How Dallas man, Sidney Gilstrap-Portley who posed as Hillcrest High school teen, Rashun Richardson as he sought to relive his basketball glory days while groping 14 year old girl.
He just wanted to relive his high-school glory days. A 26-year-old Dallas, Texas man has been sentenced to probation after pleading guilty to posing as a 17-year-old Hillcrest High student so he could play basketball along with groping a 14-year-old girl.
Under a deal with Dallas County prosecutors, Sidney Gilstrap-Portley on Tuesday received six years’ probation for indecency with a child and record tampering.
The plea deal spares Gilstrap-Portley of any time behind bars, other than the jail time he’s already served. The indecency charge was a third-degree felony punishable by up to 10 years in prison. He must register as a sex offender for 10 years after his probation.
Authorities say Gilstrap-Portley was able to get away with his scheme after claiming to be a Hurricane Harvey evacuee and exploiting a Dallas school district policy for disaster victims while saying he was homeless.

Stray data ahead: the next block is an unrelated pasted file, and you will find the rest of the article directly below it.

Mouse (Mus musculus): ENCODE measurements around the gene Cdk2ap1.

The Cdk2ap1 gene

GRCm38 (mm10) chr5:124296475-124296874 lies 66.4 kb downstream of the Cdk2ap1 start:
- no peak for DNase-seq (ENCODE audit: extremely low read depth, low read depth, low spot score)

Gilstrap-Portley had played basketball for North Mesquite High School in a Dallas suburb before graduating in 2011. He then played one season at Dallas Christian College the Dallas News reported.
How a 26 year old Dallas man reinvented himself as 17 year old high-school teen, Rashun Richardson:
Dallas school district officials say Gilstrap-Portley posed as 17-year-old Rashun Richardson at Hillcrest. He first enrolled at Skyline High School before eventually shifting to Hillcrest High School, where he starred in the Hillcrest Panthers 11-10 season in 2017-18 and was voted a district offensive player of the year by the district’s high school coaches.
But there’s more.
He also dated a 14-year-old girl while pretending to be a student. Gilstrap-Portley was 25 years old at the time — six years removed from graduating from North Mesquite High School in 2011.
According to an arrest affidavit, Gilstrap-Portley had asked the teen girl to have sex onnly to decline the man’s advances.
Gilstrap-Portley’s cover was exposed in May 2018 after one of his former North Mesquite coaches recognized him when he played in a tournament the month before.
In a television interview after Gilstrap-Portley’s bust, his father said his son, who had a fiancée and a young child, wanted to reboot his life.
‘He made errors. There was no ill-intent,’ Sidney Portley told WFAA-TV. ‘We apologize for that happening. It was mis-channeled determination. His passion is basketball. He tried to push ‘rewind’ in his life.’
Gilstrap-Portley declined overtures for media comment following his sentencing as he ‘rushed’ out of the courthouse with his family.